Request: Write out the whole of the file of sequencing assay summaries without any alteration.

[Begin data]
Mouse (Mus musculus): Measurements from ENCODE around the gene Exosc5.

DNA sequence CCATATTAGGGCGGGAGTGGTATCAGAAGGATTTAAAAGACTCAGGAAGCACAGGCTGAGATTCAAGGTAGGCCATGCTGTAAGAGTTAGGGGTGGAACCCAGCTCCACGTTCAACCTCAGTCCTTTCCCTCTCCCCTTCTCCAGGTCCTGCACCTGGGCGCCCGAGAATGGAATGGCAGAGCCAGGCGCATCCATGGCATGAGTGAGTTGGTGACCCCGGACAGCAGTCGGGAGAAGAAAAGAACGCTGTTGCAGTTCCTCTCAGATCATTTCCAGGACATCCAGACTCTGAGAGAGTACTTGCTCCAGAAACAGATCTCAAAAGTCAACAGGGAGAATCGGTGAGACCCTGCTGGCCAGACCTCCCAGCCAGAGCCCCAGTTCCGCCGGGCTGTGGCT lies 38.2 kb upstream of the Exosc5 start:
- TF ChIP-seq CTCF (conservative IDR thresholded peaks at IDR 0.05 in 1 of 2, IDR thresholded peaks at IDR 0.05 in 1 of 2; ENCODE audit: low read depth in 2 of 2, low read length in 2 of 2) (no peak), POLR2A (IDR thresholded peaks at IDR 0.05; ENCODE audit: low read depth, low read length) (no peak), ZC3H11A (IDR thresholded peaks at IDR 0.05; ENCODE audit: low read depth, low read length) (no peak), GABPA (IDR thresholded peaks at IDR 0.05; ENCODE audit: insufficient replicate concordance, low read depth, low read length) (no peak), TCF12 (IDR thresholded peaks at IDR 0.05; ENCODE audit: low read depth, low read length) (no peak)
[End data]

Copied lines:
Mouse (Mus musculus): Measurements from ENCODE around the gene Exosc5.

DNA sequence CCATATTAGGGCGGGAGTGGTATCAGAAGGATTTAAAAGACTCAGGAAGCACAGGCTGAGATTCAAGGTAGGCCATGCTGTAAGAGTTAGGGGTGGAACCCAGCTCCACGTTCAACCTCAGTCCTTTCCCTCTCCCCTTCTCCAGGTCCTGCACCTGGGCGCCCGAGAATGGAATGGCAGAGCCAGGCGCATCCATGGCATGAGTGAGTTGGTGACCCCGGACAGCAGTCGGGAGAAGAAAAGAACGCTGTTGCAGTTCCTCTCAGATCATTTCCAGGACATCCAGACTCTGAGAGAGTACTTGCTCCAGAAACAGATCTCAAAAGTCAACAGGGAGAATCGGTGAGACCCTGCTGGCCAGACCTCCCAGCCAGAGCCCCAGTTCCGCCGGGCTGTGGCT lies 38.2 kb upstream of the Exosc5 start:
- TF ChIP-seq CTCF (conservative IDR thresholded peaks at IDR 0.05 in 1 of 2, IDR thresholded peaks at IDR 0.05 in 1 of 2; ENCODE audit: low read depth in 2 of 2, low read length in 2 of 2) (no peak), POLR2A (IDR thresholded peaks at IDR 0.05; ENCODE audit: low read depth, low read length) (no peak), ZC3H11A (IDR thresholded peaks at IDR 0.05; ENCODE audit: low read depth, low read length) (no peak), GABPA (IDR thresholded peaks at IDR 0.05; ENCODE audit: insufficient replicate concordance, low read depth, low read length) (no peak), TCF12 (IDR thresholded peaks at IDR 0.05; ENCODE audit: low read depth, low read length) (no peak)